Kris Gopalakrishnan at the India Economic Summit 2008. File photo.
The Union Budget, 2021, allocated Rs 50,000 crore to the National Research Foundation (NRF) for five years to give the research ecosystem in the country a boost. The foundation will aggregate funds available across ministries along with the budget allocations for research in national priority areas.
The finer details on what these priority areas are and how the funding will be used, are not available yet.
In an interaction with Moneycontrol, Kris Gopalakrishnan, co-founder, Infosys, and chairman, Axilor Ventures, shares why this budget allocation is important and what needs to be done to further the research ecosystem in the country. The industry veteran also explains why he is optimistic this time.
What does the funding mean for the research ecosystem in the country?
This is a very good allocation for the research ecosystem. It will ensure that the National Research Foundation is funded very well when it starts. It is a very good signal to the entire business community that the government is optimistic about funding research.
I strongly believe that the industry now must come forward, the private sector must come forward and increase their spending for research.
How and where should the private sector participate?
Our tendency is to do research in-house. But the knowledge is limited in-house and the number of people they can assign is also restricted. Whereas if you invest that money outside in academic research institutions, resources that can be assigned to it are significantly higher.
There are multiple ways the private sector can participate. When it comes to basic research, it is either the government or philanthropic funding that counts. This research could be on new technology for vaccines.
For example, the messenger RNA vaccine is a new technology, right? We need to either find new technologies or leverage existing technologies to find cures for other diseases, say cancer. Private sector can fund that research in biotech.
Similarly, for example, there is a lot of scope is new battery technology for electric vehicles or self-driven cars. There are so many sectors in which we need to look at accelerating our own IP creation/technology and our own research.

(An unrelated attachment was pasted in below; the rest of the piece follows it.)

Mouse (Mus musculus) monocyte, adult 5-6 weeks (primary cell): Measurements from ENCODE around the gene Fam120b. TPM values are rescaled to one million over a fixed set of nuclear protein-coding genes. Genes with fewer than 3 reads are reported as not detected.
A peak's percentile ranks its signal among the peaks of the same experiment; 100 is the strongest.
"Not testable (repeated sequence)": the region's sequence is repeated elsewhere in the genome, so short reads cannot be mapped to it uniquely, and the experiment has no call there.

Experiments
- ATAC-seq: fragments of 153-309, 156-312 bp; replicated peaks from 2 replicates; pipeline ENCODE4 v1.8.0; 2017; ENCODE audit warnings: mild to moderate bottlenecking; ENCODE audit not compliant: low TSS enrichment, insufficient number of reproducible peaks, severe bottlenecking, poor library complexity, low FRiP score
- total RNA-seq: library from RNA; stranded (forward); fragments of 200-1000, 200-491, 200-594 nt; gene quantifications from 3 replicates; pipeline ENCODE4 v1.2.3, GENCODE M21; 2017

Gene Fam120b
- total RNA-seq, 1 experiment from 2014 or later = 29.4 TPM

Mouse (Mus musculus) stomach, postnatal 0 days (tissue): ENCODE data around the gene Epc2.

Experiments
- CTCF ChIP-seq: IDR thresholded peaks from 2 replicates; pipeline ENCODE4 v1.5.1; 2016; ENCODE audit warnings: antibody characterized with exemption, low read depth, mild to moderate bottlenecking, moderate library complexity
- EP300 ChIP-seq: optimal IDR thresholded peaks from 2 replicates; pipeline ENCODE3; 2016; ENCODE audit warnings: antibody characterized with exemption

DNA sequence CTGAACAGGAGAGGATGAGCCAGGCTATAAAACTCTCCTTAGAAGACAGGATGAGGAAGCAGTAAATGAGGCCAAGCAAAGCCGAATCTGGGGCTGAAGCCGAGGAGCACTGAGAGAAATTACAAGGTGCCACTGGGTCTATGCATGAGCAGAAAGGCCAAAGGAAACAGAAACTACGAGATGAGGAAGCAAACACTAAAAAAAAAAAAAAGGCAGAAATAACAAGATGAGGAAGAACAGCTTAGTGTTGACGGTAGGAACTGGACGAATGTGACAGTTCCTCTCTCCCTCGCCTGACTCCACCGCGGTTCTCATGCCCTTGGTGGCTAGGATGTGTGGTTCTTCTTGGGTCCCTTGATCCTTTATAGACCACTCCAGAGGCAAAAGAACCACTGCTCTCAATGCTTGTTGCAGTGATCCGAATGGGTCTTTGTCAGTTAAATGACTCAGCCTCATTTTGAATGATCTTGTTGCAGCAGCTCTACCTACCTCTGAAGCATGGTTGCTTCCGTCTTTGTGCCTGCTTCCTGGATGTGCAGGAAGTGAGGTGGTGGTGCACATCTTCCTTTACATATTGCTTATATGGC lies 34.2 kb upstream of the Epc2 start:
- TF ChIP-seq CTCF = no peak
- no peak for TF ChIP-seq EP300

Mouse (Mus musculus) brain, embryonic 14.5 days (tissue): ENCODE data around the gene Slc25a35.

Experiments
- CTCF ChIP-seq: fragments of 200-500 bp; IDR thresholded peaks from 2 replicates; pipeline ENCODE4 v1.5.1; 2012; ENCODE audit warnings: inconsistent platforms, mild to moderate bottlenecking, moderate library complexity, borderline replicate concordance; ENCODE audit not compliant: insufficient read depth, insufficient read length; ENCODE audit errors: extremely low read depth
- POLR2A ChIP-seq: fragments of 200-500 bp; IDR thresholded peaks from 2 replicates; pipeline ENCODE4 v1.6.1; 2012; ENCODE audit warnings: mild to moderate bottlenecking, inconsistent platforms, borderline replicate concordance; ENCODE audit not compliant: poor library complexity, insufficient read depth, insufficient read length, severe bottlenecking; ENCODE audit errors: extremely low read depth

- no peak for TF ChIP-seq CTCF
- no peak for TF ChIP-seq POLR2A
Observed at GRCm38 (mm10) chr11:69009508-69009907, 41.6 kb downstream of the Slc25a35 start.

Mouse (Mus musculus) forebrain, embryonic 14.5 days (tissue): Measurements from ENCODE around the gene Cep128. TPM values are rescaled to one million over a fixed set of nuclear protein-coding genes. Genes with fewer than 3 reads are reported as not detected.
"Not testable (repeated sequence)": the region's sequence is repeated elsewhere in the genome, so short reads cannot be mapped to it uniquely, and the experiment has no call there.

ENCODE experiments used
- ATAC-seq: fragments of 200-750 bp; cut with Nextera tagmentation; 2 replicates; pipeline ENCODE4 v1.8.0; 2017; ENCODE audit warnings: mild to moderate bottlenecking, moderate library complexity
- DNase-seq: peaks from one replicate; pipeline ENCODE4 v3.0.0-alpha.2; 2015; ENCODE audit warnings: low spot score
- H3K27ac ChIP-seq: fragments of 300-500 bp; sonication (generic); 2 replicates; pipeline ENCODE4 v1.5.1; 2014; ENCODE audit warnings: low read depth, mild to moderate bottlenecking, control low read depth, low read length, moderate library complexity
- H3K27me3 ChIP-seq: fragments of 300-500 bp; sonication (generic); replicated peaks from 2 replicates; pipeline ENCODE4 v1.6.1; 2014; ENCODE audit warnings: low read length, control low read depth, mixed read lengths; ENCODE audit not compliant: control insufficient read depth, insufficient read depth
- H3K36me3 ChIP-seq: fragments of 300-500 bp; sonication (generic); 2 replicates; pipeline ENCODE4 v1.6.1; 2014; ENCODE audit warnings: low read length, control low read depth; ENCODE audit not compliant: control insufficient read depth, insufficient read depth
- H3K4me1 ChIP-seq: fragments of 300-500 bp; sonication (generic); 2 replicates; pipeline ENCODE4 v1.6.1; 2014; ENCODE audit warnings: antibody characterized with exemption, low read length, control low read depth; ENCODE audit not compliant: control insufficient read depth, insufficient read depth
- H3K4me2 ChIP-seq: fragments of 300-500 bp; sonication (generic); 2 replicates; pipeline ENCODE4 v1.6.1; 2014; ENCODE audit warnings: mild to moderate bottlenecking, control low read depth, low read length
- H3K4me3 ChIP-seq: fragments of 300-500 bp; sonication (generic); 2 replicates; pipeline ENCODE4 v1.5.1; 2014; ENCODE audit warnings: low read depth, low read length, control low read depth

There are also certain sectors where nobody else is interested. India has certain unique diseases or diabetes. Our country has a higher preponderance of diabetes in the population. If India does not invest in the problems we face, nobody else will.
Currently, the total amount invested in research is about 0.7-0.8 percent of the GDP. Of this 0.6 percent comes from the government and the rest is from industry. The government is trying to increase this number to 1-1.5 percent of the GDP. Industry contribution should also increase so that the total contribution becomes 3 percent.
While the Rs 50,000 crore funding is welcome, similar investments have been done in the past, but some of them are yet to see the light of the day like the Rs 7,000 crore National Artificial Intelligence (AI) Mission. Others are progressing slowly. So, do you see this funding fructify?
That is the challenge or that is how research happens. Research is open ended. You cannot predict when the outcome would happen. Basic research is completely unknown at this point.
An amount is allocated, and it will take some time to fructify or reach these institutions. Institutions will also have to build capacity to spend this money. So, I am optimistic that this will have a significant impact on the research output of the country in the next three to next five years. And definitely over the next 10-year period.
Could you tell us what we need to do to take the research ecosystem to the next level?
We need to think big. Currently what I see is that most of the research happens in a small way. You have one professor, one or two research or PhD students. They have a budget of say Rs 5-10 lakh and publish a paper. The student is happy because he/she gets a degree, while the professor goes on to the next student and the next research programme.
So, everything is small. They are not thinking very big. Now that you have a large allocation, you can start thinking big. You can think about major programmes. I hope that you can think in terms of larger teams, ambitious goals, and programmes, which I think will change the nature of research output from the country.
There is also a requirement for assured funding. If the funding is given on a year by year basis, researchers will be worried about whether the funding will continue or not. So, they set short-term goals not long-term goals.
Why am I optimistic? When you have such ambitious goals given to the group like ISRO for example, they can produce. We are one of the four countries in the world that was able to land on the Moon or Mars. So, I feel that with larger allocation and teams being more ambitious, even bigger goals can be met.
So, will the NRF funding guarantee larger and longer funding?
If I look at other subjects such as quantum computing and AI, they have given larger allocations and for longer periods. Biotechnology Industry Research Assistance Council (BIRAC) is another example. They have been successful. One of the reasons why we have significant weights in the biotech area is because of the support the Department of Biotechnology has given and the private sector has also worked hard to participate in this area.
What we need is to expand the capacity to absorb this funding. It is right now limited to the Indian Institute of Technologies (IITs) and the Indian Institute of Sciences (IISc). We need a larger ecosystem, including even private colleges that are focused on research and education.